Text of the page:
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Will NASA's Mars rover crash?

For NASA's Curiosity Mars rover to arrive undamaged on the surface of the Red Planet, a lot of things will have to go right.   

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In this artist's rendering provided by NASA/JPL-Caltech, a 'sky crane' lowers the Mars Science Laboratory Curiosity rover onto the surface of Mars. The mobile robot is designed to investigate Mars' past or present ability to sustain microbial life.

JPL-Caltech/NASA/AP

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So far, the scorecard for missions to Mars reads attempts 40, successes 14.

Not so good.

Well over 60 percent of Earth missions to Mars have failed, ever since the pioneering efforts of the former Soviet Union in the 1960s and including Britain's high-profile Beagle 2 space probe.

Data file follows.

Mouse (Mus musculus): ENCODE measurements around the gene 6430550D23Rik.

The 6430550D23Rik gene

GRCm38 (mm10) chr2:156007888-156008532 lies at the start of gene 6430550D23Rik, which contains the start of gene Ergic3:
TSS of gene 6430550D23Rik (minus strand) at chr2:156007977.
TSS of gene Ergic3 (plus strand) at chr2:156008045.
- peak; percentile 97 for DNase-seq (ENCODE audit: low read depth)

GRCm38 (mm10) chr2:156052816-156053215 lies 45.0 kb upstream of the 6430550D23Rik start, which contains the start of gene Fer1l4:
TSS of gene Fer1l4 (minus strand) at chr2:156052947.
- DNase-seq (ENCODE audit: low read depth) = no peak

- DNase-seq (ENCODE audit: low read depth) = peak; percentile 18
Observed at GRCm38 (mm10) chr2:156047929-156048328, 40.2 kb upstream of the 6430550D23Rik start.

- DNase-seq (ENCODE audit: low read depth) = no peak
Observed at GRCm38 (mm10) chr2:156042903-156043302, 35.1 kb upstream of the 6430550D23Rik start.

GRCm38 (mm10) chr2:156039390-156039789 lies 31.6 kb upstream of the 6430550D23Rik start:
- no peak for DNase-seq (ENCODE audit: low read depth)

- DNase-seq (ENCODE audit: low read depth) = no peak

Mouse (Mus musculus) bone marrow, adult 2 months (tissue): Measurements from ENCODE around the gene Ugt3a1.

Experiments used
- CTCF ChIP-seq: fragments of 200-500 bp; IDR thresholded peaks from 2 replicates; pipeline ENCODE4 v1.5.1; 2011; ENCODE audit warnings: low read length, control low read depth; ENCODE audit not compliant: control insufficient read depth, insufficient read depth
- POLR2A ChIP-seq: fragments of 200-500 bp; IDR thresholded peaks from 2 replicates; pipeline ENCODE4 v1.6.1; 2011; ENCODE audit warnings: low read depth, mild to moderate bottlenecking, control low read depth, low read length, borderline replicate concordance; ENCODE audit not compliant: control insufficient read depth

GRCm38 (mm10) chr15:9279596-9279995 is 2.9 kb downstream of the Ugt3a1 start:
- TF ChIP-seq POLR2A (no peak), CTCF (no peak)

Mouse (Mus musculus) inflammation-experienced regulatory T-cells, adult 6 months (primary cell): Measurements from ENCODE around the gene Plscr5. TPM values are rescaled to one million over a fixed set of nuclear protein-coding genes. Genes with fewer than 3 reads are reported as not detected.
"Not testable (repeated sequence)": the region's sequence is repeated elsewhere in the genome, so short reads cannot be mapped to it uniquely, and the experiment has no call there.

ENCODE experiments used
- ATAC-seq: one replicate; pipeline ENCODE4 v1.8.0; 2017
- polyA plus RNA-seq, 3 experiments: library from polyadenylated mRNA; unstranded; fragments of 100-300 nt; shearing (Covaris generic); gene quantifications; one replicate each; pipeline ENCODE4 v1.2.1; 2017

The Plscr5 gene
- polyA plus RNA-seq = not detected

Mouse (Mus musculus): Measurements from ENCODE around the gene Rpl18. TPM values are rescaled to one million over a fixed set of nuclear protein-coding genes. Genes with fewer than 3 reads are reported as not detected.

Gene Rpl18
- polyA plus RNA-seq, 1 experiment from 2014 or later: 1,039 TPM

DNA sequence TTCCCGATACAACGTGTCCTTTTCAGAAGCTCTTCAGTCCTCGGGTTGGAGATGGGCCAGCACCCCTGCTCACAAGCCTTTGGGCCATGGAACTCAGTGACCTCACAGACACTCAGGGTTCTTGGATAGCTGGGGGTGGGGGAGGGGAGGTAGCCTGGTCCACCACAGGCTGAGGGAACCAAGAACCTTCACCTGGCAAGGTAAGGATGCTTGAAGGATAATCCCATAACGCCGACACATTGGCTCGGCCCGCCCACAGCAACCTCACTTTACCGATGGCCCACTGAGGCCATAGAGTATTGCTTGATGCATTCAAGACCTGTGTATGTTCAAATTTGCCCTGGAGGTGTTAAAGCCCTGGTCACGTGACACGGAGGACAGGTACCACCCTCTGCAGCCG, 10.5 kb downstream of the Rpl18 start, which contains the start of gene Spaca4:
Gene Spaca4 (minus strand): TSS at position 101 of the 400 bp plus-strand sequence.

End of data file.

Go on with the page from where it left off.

As NASA's latest mission to Mars heads closer to the Red Planet, the head of NASA's Mars Exploration Program, Doug McCuistion, acknowledged Tuesday that many things could still go wrong before its scheduled Aug. 6 landing date.

The one thing that worries him most is if the spacecraft's heat shield will detach as planned when the U.S. Mars Science Laboratory mission sets down a large, mobile laboratory on Mars — the rover Curiosity.

"If you look at the scorecard, Earth is doing less than 50 percent; less than 50 percent of Earth's missions to Mars have been successful," McCuistion, a former U.S. fighter pilot, said at the Farnborough Airshow south of London.

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